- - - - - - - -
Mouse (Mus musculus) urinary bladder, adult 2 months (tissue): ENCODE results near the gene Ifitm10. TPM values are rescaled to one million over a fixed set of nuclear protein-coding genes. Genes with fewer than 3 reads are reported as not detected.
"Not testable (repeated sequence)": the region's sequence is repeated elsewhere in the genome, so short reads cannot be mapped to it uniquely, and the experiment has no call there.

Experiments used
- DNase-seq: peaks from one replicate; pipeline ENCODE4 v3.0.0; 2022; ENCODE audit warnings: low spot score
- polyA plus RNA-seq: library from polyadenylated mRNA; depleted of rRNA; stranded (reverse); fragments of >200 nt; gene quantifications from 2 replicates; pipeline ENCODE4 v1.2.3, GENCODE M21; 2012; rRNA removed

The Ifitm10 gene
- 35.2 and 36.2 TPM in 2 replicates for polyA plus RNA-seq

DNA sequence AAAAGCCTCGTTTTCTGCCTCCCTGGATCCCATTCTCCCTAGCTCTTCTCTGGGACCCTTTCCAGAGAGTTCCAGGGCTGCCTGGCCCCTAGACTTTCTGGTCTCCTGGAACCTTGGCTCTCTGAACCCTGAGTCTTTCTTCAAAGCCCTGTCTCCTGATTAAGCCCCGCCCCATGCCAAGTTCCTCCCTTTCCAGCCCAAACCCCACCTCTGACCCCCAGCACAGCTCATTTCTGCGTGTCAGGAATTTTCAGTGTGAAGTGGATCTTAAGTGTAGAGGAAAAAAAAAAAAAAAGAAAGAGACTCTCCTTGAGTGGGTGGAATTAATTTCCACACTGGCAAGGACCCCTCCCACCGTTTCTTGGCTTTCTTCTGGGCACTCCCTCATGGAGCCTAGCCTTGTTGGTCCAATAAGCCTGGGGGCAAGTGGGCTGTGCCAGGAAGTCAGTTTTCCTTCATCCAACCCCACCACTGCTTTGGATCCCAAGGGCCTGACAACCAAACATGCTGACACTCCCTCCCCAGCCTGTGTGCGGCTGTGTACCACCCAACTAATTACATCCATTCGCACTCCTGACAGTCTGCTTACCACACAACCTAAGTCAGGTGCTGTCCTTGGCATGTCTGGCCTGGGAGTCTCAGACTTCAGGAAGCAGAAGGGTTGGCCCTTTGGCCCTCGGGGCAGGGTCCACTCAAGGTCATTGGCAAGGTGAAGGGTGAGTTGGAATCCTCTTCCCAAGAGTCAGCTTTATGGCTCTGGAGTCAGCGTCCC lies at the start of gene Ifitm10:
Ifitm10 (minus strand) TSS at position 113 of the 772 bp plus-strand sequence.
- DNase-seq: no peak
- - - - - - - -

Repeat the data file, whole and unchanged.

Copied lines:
Mouse (Mus musculus) urinary bladder, adult 2 months (tissue): ENCODE results near the gene Ifitm10. TPM values are rescaled to one million over a fixed set of nuclear protein-coding genes. Genes with fewer than 3 reads are reported as not detected.
"Not testable (repeated sequence)": the region's sequence is repeated elsewhere in the genome, so short reads cannot be mapped to it uniquely, and the experiment has no call there.

Experiments used
- DNase-seq: peaks from one replicate; pipeline ENCODE4 v3.0.0; 2022; ENCODE audit warnings: low spot score
- polyA plus RNA-seq: library from polyadenylated mRNA; depleted of rRNA; stranded (reverse); fragments of >200 nt; gene quantifications from 2 replicates; pipeline ENCODE4 v1.2.3, GENCODE M21; 2012; rRNA removed

The Ifitm10 gene
- 35.2 and 36.2 TPM in 2 replicates for polyA plus RNA-seq

DNA sequence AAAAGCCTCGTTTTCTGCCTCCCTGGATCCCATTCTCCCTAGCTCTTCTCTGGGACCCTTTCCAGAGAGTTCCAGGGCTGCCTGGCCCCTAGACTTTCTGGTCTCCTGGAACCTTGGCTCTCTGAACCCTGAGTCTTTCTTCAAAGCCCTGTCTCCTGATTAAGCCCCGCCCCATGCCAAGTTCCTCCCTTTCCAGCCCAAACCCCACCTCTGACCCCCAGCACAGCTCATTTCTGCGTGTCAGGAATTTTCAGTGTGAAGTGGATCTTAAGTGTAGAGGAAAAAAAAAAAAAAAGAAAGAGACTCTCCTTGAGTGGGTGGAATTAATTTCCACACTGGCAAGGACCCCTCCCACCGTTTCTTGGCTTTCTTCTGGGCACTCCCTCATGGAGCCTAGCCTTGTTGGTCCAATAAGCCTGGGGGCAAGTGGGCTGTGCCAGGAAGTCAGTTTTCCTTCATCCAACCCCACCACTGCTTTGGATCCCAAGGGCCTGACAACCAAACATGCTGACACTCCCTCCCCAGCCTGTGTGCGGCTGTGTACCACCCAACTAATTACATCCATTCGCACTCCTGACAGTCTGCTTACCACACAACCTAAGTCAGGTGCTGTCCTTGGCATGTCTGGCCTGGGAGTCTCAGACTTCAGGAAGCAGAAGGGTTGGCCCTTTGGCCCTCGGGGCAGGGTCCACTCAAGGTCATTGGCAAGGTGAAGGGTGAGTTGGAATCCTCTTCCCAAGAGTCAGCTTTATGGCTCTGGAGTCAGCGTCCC lies at the start of gene Ifitm10:
Ifitm10 (minus strand) TSS at position 113 of the 772 bp plus-strand sequence.
- DNase-seq: no peak